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USAF evolves GPS architecture with $800 million upgrade to ground control segment

September 14, 2007
Inside GNSS, September/October 2007

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On September 14, Air Force crews at Schriever AFB, Colorado, completed the initial phase of an $800 million upgrade to the GPS operational control segment.

Operators in the 2nd Space Operations Squadron (2SOPS) of the USAF 50th Space Wing migrated control of the GPS satellite constellation and ground monitoring facilities from a 1970s-era mainframe computer to a distributed IT infrastructure with advanced automated features. The 50th Space Wing, through the 2nd SOPS, performs the satellite command and control mission for the Global Positioning System.

The upgrade, called the Architecture Evolution Plan (AEP), will add new digital communications and a new message format for telemetry, tracking, and control (TT&C) —uploading information and operational commands to the GPS satellites. A new capability to command satellites through Air Force Satellite Control Network (AFSCN), will increase the number of available antennas for contacting satellites.

The Air Force team, along with contractors from Boeing, Lockheed Martin, and The Aerospace Corporation, have been preparing for the transition to the new control segment since March 2006.

“This is like changing the engine on a car while it is traveling 50 miles an hour down the road,” says Lt. Gen. Michael Hamel, commander of the Space and Missile Systems Center at Los Angeles AFB, California, where the GPS Wing is located.

The upgrade also involved installing and activating the alternate Master Control Station at Vandenberg AFB, California, and upgrading the current GPS ground antennas.

The addition of eight National Geospatial-Intelligence Agency facilities to the six GPS-dedicated monitoring stations around the globe will reportedly provide triple-redundancy tracking of satellites — that is, every satellite will be visible to at least three ground stations 99 percent of the time to quickly identify signal anomalies or outages.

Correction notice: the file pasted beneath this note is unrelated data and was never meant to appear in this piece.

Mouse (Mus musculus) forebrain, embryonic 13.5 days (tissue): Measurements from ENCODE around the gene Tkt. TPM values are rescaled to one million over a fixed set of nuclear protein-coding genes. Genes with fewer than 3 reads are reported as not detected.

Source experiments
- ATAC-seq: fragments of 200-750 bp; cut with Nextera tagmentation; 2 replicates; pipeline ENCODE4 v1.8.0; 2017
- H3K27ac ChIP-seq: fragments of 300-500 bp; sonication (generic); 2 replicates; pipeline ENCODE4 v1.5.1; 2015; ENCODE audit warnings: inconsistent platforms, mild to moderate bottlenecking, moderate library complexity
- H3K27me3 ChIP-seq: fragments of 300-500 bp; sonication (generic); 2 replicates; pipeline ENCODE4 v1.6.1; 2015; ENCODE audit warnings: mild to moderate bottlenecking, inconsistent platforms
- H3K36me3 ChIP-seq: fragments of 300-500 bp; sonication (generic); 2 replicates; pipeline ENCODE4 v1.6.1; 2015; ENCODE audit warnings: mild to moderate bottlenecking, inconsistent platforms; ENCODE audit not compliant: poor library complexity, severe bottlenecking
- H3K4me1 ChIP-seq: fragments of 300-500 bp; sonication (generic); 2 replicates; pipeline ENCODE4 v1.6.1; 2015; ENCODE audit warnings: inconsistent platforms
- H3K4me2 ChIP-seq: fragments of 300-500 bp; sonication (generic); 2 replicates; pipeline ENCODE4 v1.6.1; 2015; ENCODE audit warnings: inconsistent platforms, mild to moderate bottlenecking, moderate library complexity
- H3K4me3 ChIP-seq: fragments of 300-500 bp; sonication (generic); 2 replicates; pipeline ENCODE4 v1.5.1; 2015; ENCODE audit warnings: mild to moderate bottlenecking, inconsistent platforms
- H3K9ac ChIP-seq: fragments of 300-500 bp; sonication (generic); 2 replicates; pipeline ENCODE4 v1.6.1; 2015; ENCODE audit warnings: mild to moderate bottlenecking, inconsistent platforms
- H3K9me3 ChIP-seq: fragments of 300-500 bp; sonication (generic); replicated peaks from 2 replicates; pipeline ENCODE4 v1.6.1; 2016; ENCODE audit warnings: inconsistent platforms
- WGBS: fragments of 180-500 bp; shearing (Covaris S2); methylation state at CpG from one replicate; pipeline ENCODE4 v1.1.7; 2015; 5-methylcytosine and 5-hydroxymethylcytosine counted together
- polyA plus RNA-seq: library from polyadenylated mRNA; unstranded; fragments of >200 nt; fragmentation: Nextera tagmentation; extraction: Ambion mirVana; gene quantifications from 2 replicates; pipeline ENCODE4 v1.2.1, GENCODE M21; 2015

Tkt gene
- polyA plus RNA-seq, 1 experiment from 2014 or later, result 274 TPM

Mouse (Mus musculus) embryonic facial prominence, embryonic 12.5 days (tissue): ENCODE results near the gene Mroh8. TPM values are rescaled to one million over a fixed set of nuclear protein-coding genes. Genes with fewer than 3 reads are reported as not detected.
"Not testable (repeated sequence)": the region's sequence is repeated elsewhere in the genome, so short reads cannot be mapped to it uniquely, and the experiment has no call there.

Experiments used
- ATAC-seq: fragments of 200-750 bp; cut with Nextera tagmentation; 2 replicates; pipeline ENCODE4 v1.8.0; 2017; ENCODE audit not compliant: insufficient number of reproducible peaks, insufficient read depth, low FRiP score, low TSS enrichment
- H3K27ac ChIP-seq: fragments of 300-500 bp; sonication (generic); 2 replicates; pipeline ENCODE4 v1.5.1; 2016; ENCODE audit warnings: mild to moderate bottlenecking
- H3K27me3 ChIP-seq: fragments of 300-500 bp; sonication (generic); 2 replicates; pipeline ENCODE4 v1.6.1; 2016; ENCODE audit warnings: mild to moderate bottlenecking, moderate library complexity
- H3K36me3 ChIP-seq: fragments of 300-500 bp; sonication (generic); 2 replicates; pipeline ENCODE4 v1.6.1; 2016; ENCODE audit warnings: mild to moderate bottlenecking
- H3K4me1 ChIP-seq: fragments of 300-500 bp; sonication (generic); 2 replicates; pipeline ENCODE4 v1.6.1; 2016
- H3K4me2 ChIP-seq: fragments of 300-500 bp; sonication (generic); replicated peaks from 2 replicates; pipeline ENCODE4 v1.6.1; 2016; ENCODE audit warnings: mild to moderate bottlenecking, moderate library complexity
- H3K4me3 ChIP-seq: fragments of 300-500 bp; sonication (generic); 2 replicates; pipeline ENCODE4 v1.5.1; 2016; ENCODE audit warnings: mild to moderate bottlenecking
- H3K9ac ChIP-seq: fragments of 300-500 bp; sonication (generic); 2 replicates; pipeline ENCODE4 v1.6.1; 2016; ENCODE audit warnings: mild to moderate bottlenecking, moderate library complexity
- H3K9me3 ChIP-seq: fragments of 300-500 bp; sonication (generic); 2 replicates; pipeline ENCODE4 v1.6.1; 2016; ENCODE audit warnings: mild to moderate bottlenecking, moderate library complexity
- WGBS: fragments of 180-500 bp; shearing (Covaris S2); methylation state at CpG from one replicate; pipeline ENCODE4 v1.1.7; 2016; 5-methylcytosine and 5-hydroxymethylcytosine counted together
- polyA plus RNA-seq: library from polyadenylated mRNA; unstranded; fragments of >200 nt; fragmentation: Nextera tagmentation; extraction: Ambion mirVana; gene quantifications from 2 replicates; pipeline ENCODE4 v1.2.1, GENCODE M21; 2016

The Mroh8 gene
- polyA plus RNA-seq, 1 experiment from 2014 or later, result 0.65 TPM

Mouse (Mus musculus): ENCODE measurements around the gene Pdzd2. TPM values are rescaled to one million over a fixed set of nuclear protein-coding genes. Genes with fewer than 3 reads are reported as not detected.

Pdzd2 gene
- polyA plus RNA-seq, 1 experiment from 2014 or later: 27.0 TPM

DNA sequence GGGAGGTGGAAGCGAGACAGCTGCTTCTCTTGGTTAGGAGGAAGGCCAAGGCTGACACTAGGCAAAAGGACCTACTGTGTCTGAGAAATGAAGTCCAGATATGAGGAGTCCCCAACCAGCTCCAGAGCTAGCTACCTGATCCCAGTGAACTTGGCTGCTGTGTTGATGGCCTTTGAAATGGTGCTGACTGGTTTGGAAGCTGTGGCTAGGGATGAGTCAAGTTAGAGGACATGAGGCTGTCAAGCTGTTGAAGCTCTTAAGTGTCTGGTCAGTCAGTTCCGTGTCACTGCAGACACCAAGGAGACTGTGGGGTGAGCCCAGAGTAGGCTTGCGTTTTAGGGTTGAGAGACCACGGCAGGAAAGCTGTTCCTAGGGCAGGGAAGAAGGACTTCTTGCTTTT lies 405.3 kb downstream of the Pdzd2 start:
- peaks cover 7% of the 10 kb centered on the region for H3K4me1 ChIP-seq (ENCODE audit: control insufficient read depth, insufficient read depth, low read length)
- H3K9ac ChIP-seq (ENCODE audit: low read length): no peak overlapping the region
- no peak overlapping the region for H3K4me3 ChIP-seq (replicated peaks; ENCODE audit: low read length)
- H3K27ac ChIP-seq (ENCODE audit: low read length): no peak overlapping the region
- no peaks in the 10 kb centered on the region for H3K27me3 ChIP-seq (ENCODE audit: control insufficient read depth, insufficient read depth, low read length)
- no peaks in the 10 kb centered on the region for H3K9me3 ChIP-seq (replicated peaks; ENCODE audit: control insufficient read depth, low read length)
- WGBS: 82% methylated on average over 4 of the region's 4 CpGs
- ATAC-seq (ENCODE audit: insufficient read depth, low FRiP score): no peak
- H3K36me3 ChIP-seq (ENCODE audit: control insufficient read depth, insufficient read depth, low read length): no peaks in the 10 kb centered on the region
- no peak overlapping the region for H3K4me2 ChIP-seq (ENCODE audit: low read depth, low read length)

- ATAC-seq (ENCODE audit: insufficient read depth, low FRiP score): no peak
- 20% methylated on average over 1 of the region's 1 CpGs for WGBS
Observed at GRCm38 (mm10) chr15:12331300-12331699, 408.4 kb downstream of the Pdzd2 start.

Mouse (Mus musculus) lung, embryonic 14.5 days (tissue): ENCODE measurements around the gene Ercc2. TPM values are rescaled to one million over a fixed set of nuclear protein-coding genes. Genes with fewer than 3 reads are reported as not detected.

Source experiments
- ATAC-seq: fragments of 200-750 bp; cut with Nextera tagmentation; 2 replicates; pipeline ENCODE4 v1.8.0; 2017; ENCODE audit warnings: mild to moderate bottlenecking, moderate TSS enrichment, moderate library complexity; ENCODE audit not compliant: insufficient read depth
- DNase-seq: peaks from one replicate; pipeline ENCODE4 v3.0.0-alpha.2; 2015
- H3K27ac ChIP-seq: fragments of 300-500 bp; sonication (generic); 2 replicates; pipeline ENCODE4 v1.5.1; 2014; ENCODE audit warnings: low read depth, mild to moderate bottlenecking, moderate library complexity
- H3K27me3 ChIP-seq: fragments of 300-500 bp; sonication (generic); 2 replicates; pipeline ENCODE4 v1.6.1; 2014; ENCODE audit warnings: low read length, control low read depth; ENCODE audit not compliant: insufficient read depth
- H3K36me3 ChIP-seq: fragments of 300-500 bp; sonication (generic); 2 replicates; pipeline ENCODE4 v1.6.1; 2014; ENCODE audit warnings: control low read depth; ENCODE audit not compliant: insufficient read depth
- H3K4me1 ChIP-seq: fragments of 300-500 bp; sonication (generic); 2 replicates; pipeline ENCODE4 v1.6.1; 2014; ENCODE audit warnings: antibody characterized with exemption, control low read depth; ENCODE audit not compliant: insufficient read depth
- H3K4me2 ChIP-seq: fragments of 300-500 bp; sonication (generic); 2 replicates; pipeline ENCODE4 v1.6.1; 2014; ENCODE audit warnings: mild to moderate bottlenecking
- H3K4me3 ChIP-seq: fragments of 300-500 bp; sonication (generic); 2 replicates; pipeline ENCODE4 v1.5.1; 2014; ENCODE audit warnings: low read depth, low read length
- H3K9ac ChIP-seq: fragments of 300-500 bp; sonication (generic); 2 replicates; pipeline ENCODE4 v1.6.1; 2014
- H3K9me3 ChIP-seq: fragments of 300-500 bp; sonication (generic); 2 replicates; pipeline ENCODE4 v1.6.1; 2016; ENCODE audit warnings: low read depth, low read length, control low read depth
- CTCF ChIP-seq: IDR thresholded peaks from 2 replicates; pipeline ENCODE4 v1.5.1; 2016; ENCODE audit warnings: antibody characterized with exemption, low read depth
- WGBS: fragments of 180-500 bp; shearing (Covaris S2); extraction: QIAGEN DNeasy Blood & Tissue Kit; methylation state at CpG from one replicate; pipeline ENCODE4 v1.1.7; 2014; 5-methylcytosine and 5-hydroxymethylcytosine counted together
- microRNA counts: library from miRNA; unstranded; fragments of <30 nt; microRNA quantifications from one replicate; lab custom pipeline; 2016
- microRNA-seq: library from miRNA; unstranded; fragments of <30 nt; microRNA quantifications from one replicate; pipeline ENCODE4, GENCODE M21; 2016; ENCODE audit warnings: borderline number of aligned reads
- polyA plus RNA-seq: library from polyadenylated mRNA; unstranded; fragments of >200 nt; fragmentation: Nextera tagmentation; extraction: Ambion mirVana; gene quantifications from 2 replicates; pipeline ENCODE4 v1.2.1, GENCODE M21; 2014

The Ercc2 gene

Groundwork for the Future
AEP will lay the foundation for future improvements to the Operational Control Segment (OCS) to support new capabilities, such as those that will become available with the GPS Block IIF satellites. A further AEP upgrade next summer will enable support the new Master Control Station at Schriever to operate the IIFs, the first launch of which has been delayed until late in 2008.

On August 27, under GPS Wing review, the first GPS Block IIF satellite successfully passed its Initial Integrated System Test (IIST) at the Boeing Spacecraft Development Center in El Segundo, California. Completion of the IIST signifies the spacecraft is ready to enter acoustic, separation, and thermal vacuum testing.

A next-generation GPS control segment (OCX) is scheduled to be in place in the 2011–12 time frame to support the GPS III generation of satellites scheduled to launch beginning in 2013. Three industry teams led by Lockheed Martin, Raytheon, and Boeing are competing for the OCX contract, which is expected to be announced soon. A request for proposals to build the GPS IIIA satellites was issued earlier this year, with a decision now not expected before early 2008.

Hope for Invisible Transition
Rehearsed several times several times in advance, the Air Force used a phased approach with satellites transitioning to the new OCS one at a time.

The new AEP message structure has been analyzed down to the bit, according to Air Force officials, and is functionally equivalent to the legacy message. It incorporates a new Kalman filter that will enable the system controllers to monitor and control more satellites and signals, including uploading navigation messages more frequently. The legacy TT&C architecture can only support about 31 satellites but will be able to handle up to 60 after OCX is complete in 2013, according to Col. David Madden, commander of the GPS Wing.

According to the Air Force, in the event of an unforeseen anomaly during transition, the process is fully reversible at any time.

The transition to AEP was originally scheduled to occur more than five years ago. But the task turned out to be more complicated than expected. The AEP makes use of a unique complex software system that is a wholesale replacement for the old one. Moreover, additional requirements were added and others changed over the course of development as the system and software matured, according to statements from the GPS Wing.

Help for civilian GPS users
Air Force officials expected that the transition would be transparent to GPS users. However, should problems appear that might be connected with AEP, civil users may contact the U.S. Coast Guard Navigation Center, telephone 703-313-5900, website <>.

Help for military GPS users
Military users should contact the GPS Operations Center, telephone DSN 560-2541 OR commercial 719-567-2451, website <>.

Copyright © 2007 Gibbons Media & Research LLC, all rights reserved.

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